Frodo vs. Beowulf: A Hobbit's Heroics
Originally published in Area of Effect magazine
I’m going to die.
Sometimes that thought swirls through my brain as I try to grasp its reality. That’s what living is: slowly expiring. And the older I get, the more frightening it becomes. I don’t want to die, but sooner or later someone will put my body in the ground and there will be nothing I can do about it. I probably won’t even get a say in how I die; it’ll happen how it happens.
A similar thought plagued Frodo on his journey through Middle-earth. Though warrior societies view death as a matter of personal honour, what is a hobbit (or a hobbit at heart, like me) to do when confronted by the matter? Many of us are little people, more in love with the shade of a green tree in summer than we are with great deeds and adventure.
In The Fellowship of the Ring, Frodo finds his friends under the spell of a vengeful spirit—a barrow-wight. Much like the threat of Black Riders on the road, darkness has snuck up on him and fear grabs hold of him; the Ring also plays a subtle role. Out of sight, the wight chants a chilling incantation that freezes Frodo’s heart. Then a dark thought comes to him:
“He wondered if he put on the Ring, whether the Barrow-wight would miss him, and he might find some way out. He thought of himself running free over the grass, grieving for Merry, and Sam, and Pippin, but free and alive himself. Gandalf would admit that there was nothing else he could do.”
My respect for Frodo’s character would be reduced if he took this option out of danger, yet the thought makes sense because both the quest and Frodo’s life are at stake. Self-preservation rarely looks farther than the next moment of “running free over the grass.” This selfish calculation is characteristic of an existential fear of death and it can enable all kinds of evil. Frodo, to his credit, chooses to risk himself to preserve his friends.
Frodo resists the fearful prompting of the Ring through an awakening of courage he didn’t know he had—the hidden quality that made him the “best of hobbits” in the eyes of both Bilbo and Gandalf. Before leaving the Shire, Frodo looked in the mirror and saw an aging Hobbit with a bit of paunch, but under the barrow, this seed of determination sprouts. Frodo’s newfound courage outgrows his fear of death in large part because “he could not leave his friends so easily.” Frodo has no love for glory, only a great love for his friends. He does what he can, keeping the wight’s cold hand at bay, but finally places his trust outside himself entirely—crying out for Tom Bombadil.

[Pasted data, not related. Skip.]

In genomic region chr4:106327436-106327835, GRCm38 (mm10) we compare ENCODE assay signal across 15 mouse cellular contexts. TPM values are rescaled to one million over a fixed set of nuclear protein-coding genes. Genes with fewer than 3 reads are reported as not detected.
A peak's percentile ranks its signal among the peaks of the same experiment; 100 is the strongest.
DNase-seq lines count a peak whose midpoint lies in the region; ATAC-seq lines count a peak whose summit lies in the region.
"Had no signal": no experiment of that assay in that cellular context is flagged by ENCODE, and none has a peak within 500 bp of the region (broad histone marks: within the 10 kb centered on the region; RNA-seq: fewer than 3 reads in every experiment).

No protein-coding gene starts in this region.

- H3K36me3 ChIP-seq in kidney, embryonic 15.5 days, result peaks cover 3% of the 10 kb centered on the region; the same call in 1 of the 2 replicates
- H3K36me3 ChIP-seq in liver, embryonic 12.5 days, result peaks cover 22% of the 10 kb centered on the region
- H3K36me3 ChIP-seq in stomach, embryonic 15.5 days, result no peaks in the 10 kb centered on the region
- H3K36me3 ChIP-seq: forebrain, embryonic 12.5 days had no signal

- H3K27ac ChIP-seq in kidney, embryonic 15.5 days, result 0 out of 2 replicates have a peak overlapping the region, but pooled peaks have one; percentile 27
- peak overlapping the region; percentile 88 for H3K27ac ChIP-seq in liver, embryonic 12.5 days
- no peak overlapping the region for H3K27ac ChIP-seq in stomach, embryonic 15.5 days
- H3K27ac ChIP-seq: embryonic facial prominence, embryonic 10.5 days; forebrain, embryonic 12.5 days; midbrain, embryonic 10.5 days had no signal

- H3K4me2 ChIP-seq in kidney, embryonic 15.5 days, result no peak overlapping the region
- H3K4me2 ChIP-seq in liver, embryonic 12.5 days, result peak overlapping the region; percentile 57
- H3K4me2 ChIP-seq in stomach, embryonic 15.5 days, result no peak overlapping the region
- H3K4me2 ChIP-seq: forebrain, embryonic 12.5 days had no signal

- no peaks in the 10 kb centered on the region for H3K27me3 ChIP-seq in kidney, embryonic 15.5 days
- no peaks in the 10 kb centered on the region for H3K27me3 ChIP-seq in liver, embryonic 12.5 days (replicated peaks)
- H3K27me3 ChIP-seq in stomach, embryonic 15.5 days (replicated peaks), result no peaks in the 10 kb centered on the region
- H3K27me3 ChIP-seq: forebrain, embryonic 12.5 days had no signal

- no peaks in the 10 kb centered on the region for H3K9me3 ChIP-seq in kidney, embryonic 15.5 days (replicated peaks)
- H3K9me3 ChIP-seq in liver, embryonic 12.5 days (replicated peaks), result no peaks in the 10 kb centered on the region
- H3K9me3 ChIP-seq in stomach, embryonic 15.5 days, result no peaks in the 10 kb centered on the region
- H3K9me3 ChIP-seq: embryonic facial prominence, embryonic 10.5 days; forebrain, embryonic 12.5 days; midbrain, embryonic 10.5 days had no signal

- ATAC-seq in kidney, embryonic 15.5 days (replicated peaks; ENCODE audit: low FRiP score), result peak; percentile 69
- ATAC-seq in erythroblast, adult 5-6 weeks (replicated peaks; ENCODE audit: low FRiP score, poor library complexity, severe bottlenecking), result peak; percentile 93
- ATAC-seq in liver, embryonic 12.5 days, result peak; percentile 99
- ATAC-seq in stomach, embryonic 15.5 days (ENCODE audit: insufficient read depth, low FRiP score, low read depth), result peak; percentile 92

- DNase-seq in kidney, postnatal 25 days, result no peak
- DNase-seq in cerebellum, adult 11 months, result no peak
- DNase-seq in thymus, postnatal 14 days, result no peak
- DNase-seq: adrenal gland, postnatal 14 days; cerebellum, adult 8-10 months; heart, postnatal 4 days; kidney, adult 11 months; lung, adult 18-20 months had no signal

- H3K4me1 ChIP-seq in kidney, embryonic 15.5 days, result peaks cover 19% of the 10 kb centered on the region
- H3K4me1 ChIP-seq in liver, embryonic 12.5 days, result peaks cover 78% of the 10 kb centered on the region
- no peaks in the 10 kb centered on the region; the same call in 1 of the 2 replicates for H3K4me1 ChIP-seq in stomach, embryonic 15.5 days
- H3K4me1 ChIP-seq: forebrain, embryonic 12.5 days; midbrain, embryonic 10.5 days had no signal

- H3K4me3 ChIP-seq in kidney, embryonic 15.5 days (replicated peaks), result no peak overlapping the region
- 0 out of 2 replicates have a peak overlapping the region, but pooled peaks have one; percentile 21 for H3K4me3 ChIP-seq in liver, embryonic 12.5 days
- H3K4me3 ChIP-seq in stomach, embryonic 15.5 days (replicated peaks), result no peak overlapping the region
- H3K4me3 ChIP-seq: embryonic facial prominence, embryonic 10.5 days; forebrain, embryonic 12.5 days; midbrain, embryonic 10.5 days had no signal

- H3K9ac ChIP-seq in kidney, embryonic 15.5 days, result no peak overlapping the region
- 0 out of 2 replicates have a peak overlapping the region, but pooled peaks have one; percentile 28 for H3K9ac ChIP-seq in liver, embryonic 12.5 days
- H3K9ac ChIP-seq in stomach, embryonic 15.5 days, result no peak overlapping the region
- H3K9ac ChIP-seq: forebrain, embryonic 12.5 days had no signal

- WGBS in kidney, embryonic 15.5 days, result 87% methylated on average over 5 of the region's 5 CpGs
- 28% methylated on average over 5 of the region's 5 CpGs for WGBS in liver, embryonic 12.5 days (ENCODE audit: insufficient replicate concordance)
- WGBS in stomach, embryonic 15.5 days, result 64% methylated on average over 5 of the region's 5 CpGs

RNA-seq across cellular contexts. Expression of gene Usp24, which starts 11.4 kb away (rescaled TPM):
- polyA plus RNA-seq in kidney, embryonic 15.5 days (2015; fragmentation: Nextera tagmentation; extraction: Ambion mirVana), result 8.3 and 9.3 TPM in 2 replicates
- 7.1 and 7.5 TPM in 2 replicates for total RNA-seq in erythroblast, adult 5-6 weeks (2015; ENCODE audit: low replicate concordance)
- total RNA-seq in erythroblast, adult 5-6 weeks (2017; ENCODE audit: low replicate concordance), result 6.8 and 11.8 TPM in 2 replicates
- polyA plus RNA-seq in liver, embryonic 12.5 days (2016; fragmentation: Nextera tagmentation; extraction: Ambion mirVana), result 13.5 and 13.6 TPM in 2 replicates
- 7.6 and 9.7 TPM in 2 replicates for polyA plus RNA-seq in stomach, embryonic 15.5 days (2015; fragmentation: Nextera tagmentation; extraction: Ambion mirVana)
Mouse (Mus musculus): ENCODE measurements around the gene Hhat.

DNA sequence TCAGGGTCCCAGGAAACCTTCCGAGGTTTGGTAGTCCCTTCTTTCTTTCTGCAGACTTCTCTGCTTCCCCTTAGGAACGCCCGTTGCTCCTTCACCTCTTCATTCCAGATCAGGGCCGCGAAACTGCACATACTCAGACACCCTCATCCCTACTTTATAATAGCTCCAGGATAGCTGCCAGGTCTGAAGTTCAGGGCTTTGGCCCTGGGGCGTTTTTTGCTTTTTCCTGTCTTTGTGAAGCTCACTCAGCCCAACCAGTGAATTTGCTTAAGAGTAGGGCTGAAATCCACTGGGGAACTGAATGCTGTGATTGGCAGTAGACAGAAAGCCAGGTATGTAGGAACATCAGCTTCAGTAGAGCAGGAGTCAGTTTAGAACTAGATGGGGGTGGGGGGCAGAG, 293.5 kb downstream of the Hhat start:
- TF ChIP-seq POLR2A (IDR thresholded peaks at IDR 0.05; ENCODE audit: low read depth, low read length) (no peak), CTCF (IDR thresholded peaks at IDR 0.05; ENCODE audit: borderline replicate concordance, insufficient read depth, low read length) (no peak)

Tolkien was well acquainted with warrior societies like those in Beowulf and other medieval literature. Dying, in these texts, is a matter of personal honour. Beowulf, especially in his youth, frequently boasts of his strength and physical triumphs. And rather than wait for old age to claim him, he chooses to die fighting a dragon. The archetypal warrior’s life is defined by the death he deals out and the death he dies; he disdains humility because it gets in the way of personal glory. But Frodo is unlike Beowulf, or any of the typical heroes who embrace death and laugh in the face of danger. He values life, and puts his hope in something other than himself.
Frodo may not be a great warrior, but Boromir of Gondor is. And yet he succumbs to the Ring’s temptation. Boromir accepts the Ring’s offer of self-preservation, believing its power will give him the strength to defend his people, defeat Sauron, and (of course) bring honour to Gondor. Madness seizes Boromir; but the Ring doesn’t control, it coerces, working on what’s already inside. When Frodo escapes, Boromir realizes he has broken the Fellowship and, subverting the warrior trope, he humbly makes atonement. Boromir, the great fighter, dies defending two unimportant hobbits, and nobody remembers or cares how many Uruk-Hai he killed in doing so.
The Fellowship of the Ring offers an alternative to the heroism of the old pagan heroes, who trusted their own strength and put on a brave face when confronting their foes. Boromir’s thirst for strength was in fact a weakness, but his self-realization and redemption are more memorable than a thousand orcs lying slain at his feet.
Both Boromir and Frodo stand between death and their friends, and their courage is strengthened more by love than any desire for glory. I sometimes dream of living and dying like Boromir: brave, brash, and capable. But more often, I’m Frodo under the barrow. Frodo is rescued by Tom Bombadil, which isn’t very heroic on the hobbit’s part, yet his choice to stay when he has the power to escape is noble indeed. Instead of trusting the Ring, he places his hope in a foolish man who sings the darkness away.
Does a hero who needs rescuing still qualify as a hero? I hope so, because I want to be one and I constantly find myself overwhelmed by troubles great and small, afraid that if I play the hero I won’t be able to deliver a victory.
Like Frodo, I’m no hulking hero, and I don’t know if I’d want to be, given the choice. For one thing, I don’t want to face the Grendels and barrow-wights of the world on my own. I’m thankful for the quieter hobbit’s heroism that Tolkien favours, also highlighted in his poem Mythopoeia: “Blessed are the timid hearts that evil hate, that quail in its shadow, and yet shut the gate.” When darkness inevitably falls, I want to be motivated by love and place my trust in something bigger than myself; personally, my faith rests in a saviour who promises to descend into the dark for me. When my time comes, I want to be like Frodo under the barrow standing between death and his friends, hoping for rescue—that’s how I want my life to be remembered.